There's beds of peat that are more recent than the tomb, so I suppose there could be settlements similar to Skara Brae on Mainland, or standing stones that have been long buried.

Of course the problem is, where do you start looking?

More info on the Dwarfie Stane:
http://www.orkneyjar.com/history/tombs/dwarfiestane/
 
BlackRiverFalls said:
My favourite is the stone circle at Callanish, also in the Outer Hebrides:
The new circle is also at Callanish:
The find was made close to the four other existing stone circles at the famous standing stones of Callanish, on the Isle of Lewis.

But thr real mystery is is, why did the Beeb put it on their website in the England section? :blah:

One of my favourites too - I've been lucky enough to visit there.

BTW, I've posted elsewhere that the Hebrides would have been largely forested when these circles were built - it was probably human activity that resulted in the extensive peat bog noorland there now.
 
Maybe the circle ain't so 'lost'...

The text is taken from an article on the Megalithic Portal website, quoting from 'The Stones around Callanish' by Gerald and Margaret Ponting;-

Stone Circle in Lewis. The name Druirn nan Eun (ridge of the birds) originated from the first Ordnance Survey of the area. However, local informants are certain that this resulted from the records of a surveyor who misunderstood the Gaelic name he had collected locally.
The correct name; Na Dromannan, literally means "the backs". comparable with the English name for a ridge-shaped hill of "Hogsback".
None of the stones is erect today and it must be a matter of opinion whether they ever were erect.
There are about 19 megaliths at the site, which seem to form a ring of 10, with seven more within the ring and two outliers.

A cliff face, just to the west of site X, is traditionally considered to have been the quarry for the megaliths used to construct the main site at Callanish.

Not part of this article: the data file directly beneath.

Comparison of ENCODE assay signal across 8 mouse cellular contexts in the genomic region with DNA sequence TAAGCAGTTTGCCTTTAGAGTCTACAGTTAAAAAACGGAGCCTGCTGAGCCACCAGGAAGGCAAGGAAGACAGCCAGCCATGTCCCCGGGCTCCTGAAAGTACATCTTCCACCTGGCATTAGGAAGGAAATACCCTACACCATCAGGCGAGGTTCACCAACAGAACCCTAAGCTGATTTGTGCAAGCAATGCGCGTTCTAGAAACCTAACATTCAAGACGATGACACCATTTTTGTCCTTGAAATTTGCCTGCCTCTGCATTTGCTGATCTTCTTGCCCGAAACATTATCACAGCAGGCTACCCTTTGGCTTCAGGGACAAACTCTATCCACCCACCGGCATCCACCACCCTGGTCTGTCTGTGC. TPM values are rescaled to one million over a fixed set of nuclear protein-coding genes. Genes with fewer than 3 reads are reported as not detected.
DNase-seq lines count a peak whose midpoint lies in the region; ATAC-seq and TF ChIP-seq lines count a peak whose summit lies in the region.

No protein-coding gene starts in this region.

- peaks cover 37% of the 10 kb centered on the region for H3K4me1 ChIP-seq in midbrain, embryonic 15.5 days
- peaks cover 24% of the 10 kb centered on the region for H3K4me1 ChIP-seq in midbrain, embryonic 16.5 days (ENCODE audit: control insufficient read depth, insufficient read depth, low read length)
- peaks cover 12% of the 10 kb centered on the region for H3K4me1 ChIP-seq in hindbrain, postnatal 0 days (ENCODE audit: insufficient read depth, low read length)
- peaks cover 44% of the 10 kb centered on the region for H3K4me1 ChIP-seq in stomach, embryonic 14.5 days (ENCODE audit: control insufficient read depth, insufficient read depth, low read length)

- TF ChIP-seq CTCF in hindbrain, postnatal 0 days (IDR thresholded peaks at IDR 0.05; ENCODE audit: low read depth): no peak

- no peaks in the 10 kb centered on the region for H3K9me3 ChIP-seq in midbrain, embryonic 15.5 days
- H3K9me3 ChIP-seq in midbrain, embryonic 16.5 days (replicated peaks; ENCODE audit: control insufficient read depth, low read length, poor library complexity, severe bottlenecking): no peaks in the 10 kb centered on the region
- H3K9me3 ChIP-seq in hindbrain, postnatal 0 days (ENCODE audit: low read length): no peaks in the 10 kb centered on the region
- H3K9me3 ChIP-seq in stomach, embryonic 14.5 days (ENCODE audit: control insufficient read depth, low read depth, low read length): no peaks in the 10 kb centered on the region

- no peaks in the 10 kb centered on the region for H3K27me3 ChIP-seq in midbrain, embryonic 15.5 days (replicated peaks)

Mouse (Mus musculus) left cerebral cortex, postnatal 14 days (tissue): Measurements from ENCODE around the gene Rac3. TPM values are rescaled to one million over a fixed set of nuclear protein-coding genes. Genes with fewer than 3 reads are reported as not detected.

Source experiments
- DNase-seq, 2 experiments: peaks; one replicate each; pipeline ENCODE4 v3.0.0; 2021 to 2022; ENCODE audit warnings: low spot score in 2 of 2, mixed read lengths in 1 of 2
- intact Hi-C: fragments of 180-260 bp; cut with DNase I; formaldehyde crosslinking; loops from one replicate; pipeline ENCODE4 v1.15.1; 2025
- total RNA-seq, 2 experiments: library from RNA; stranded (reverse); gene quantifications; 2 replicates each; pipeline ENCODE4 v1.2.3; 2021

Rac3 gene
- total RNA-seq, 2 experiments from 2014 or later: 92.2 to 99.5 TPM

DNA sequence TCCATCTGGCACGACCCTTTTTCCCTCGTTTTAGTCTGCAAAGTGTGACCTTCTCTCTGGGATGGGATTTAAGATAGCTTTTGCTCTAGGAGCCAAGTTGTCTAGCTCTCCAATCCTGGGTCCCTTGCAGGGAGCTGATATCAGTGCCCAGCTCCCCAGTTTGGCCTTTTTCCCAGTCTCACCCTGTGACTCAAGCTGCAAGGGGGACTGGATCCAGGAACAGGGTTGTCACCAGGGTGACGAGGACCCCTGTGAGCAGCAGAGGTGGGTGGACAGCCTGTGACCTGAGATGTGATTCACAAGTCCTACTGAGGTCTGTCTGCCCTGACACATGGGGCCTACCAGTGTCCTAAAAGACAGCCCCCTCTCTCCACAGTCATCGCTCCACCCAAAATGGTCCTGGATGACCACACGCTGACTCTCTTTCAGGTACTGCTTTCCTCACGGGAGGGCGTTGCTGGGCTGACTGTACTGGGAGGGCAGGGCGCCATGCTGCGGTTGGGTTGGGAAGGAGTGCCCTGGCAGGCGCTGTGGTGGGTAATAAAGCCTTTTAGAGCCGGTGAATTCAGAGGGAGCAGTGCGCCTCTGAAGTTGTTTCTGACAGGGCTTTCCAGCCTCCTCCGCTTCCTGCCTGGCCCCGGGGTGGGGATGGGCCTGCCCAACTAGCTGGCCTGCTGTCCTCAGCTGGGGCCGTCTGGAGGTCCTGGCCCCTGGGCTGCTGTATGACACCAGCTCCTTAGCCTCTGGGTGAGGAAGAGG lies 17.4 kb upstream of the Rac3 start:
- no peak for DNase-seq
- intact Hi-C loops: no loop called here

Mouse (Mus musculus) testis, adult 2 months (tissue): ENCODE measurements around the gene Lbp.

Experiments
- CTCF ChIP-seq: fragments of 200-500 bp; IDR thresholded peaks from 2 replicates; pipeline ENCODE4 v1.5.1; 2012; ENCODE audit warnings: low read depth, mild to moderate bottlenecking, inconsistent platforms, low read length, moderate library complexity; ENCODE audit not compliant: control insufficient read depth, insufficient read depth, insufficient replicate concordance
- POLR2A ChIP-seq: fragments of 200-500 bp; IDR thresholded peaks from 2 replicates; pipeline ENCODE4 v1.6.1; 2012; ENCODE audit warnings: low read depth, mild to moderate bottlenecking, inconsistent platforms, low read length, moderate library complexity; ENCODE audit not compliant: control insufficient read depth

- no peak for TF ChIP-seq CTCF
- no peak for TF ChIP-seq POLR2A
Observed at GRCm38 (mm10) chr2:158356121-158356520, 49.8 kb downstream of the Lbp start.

(Megalthic Portal article; http://www.megalithic.co.uk/article.php?sid=274071080 )



The author, Gerald Ponting, is also a member of a mailing list I'm on. Concerning the 'new' discovery, he wrote;-

Yup, that sounds like Na Dromannan, Callanish X - trust a university team 'discover' something which we had fully documented back in 1984 ! Under an incorrect name it was even in the RCAHMS Inventory published in 1928 (but
researched before WWI).

The following aspects of Callanish X match the reports of the discovery in the media descriptions quoted:

on a rocky outcrop
above the small cliff traditionally believed to have been the quarry
for the main Callanish site
surrounded by packers
all now fallen, some broken
the sizes of the stones

What does not fully match up is :

the diameter of 90ft / 30m - as our published plan shows a long axis (of a Thom Type A Flattened Circle) of about 21 m - but maybe they included the outliers
the implication that they had to dig the stones out of the peat, when at least 19 stones were easily seen on the surface.


So, just a 'rediscovery' then?!:rolleyes:
 
There are a few places on Lewis where there are obvious archaeological remains that have never been investigated as far as I can tell. I just think there is so much old stuff and not a whole lot of money for archaeology that there are many sites waiting for people to get around to investigating them. Being where they are there aren't too many people around to disturb them anyways so it's not like the usual "we're building a car park but we'd better let them look for some old pots first" kind of job- the landscape there has been very little touched over a very long time.